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Diabetes

Protective role of autophagy in pancreatic β cells

The results of three studies published simultaneously in The Journal of Clinical Investigation highlight the importance of autophagy in protecting the function of pancreatic β cells and preventing the development of type 2 diabetes mellitus (T2DM).

“For many years it was proposed that T2DM was caused by insulin resistance, and insulin resistance was attributed to obesity,” explains Peter Butler, senior investigator in one of the studies. “The problem with this model is that 80% of individuals who have morbid obesity never develop T2DM, they simply adapt to the insulin resistance by appropriately increasing insulin secretion to maintain normal blood sugar levels.” How T2DM develops in people with insulin resistance, therefore, still warrants clarification.

Earlier findings in mice showed that autophagy is important to maintain β-cell mass and function and revealed a link between impaired autophagy and susceptibility to development of T2DM. However, differences in the pathogenesis of T2DM are likely to exist between mice and men. “One of the hallmarks of human T2DM is the deposition of amyloid,” say Yoshio Fujitani and Hirotaka Watada, senior researchers of the second study. Islet amyloid is derived from islet amyloid polypeptide (IAPP, also known as amylin), which is co-secreted with insulin by pancreatic islets. Islet amyloid deposits characterize T2DM in humans, whereas IAPP in mice does not form amyloid aggregates. Intracellular oligomeric forms of IAPP are toxic to β cells, whereas extracellular amyloid is thought to be fairly inert. “Amyloidogenic proteins such as human IAPP are cleared preferentially by autophagy, whereas nonamyloidogenic proteins such as murine IAPP are efficiently cleared by proteasomal degradation,” explains Myung-Shik Lee, senior investigator in the third study.

Credit: NPG

All of the studies involved investigation of the relationship between autophagy deficiency and the pathogenesis of human T2DM by analysis of transgenic mice expressing human IAPP. The Butler and Lee teams showed that specific expression of human IAPP in β cells of transgenic mice does not lead to the development of T2DM per se. However, mice that overexpress human IAPP develop T2DM when autophagy is impaired in β cells. Fujitani, Warada and colleagues studied a different mouse model with a human IAPP knockin. These mice also did not develop T2DM, but glucose tolerance deteriorated when a β-cell-specific defect in autophagy was introduced. In the three studies, concomitant human IAPP expression and impaired autophagy in β cells were associated with β-cell apoptosis and loss of β-cell mass.

The results of the studies led by Butler and Fujitani and Watada further indicate that the p62 scaffold protein has a role in sequestering misfolded human IAPP and stopping release of toxic oligomers, at least temporarily. “This process might be how amyloid fibrils are formed in other amyloid-related diseases,” Butler speculates. Butler and colleagues also observed that β-cell apoptosis in autophagy-deficient mice expressing human IAPP seems to be due to loss of protection against the effects of reactive oxygen species.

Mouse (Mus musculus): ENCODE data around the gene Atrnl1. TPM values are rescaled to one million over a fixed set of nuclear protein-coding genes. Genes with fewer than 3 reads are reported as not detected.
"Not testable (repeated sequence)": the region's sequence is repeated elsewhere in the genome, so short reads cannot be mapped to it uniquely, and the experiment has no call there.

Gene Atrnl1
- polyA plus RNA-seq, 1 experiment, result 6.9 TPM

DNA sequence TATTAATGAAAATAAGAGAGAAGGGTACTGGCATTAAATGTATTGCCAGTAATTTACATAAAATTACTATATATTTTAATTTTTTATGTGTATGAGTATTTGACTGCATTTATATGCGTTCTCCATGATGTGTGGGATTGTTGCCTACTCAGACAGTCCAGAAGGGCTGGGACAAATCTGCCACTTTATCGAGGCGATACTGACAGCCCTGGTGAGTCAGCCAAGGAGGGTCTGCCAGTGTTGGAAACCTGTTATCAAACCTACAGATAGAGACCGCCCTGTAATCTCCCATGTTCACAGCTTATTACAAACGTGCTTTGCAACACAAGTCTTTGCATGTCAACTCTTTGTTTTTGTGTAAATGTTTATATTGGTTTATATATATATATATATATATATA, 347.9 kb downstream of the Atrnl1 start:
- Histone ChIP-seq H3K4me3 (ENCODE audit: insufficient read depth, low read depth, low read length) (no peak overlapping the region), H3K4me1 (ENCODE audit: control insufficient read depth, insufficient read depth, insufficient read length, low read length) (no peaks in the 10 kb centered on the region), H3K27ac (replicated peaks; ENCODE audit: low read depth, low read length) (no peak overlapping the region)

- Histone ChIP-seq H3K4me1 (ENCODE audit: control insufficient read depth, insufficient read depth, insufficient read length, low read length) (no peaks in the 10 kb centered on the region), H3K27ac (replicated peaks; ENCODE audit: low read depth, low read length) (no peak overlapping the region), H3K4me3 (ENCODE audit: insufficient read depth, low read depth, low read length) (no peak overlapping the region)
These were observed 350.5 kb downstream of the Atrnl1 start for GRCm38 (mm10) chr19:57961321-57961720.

Lee and his group used trehalose, a substance reported to enhance autophagy, in autophagy-deficient mice with human IAPP β-cell expression that were fed a high-fat diet. Various metabolic features improved with treatment, including glucose levels and glucose tolerance. “These results are reminiscent of previous data indicating that autophagy enhancers can ameliorate neurologic symptoms in mice with neurodegenerative disorders showing accumulation of amyloid-prone proteins,” comments Lee.

Following their observation of a correlation between levels of autophagic activity in β cells and β-cell function, Fujitani, Watada and colleagues would like to develop a biomarker by which autophagic status can be assessed noninvasively. “We also need to address the molecular mechanisms whereby autophagy is deficient in β cells in humans and animals with T2DM,” they add.

“We already know that in people who are vulnerable to T2DM (such as those with a family history of diabetes), a lifestyle that places less burden on their β cells (regular physical activity, moderate consumption of dietary fats) reduces the risk of developing T2DM,” comments Butler. “The new data raise hopes that therapeutic approaches that enhance misfolded protein clearance might be developed both for T2DM and for neurodegenerative diseases.” Lee and co-workers are planning to develop autophagy enhancers for the treatment of human T2DM characterized by amyloid deposition in pancreatic islets, in addition to investigating the mechanisms of human IAPP oligomer and amyloid formation.

References

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    Rivera, J. F. et al. Autophagy defends pancreatic β cells from human islet amyloid polypeptide-induced toxicity. J. Clin. Invest. 10.1172/JCI71981

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    Kim, J. et al. Amyloidogenic peptide oligomer accumulation in autophagy-deficient β cells induces diabetes. J. Clin. Invest. 10.1172/JCI69625

  3. 3

    Shigihara, N. et al. Human IAPP-induced pancreatic β cell toxicity and its regulation by autophagy. J. Clin. Invest. 10.1172/JCI69866

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Osório, J. Protective role of autophagy in pancreatic β cells. Nat Rev Endocrinol 10, 575 (2014). https://doi.org/10.1038/nrendo.2014.144

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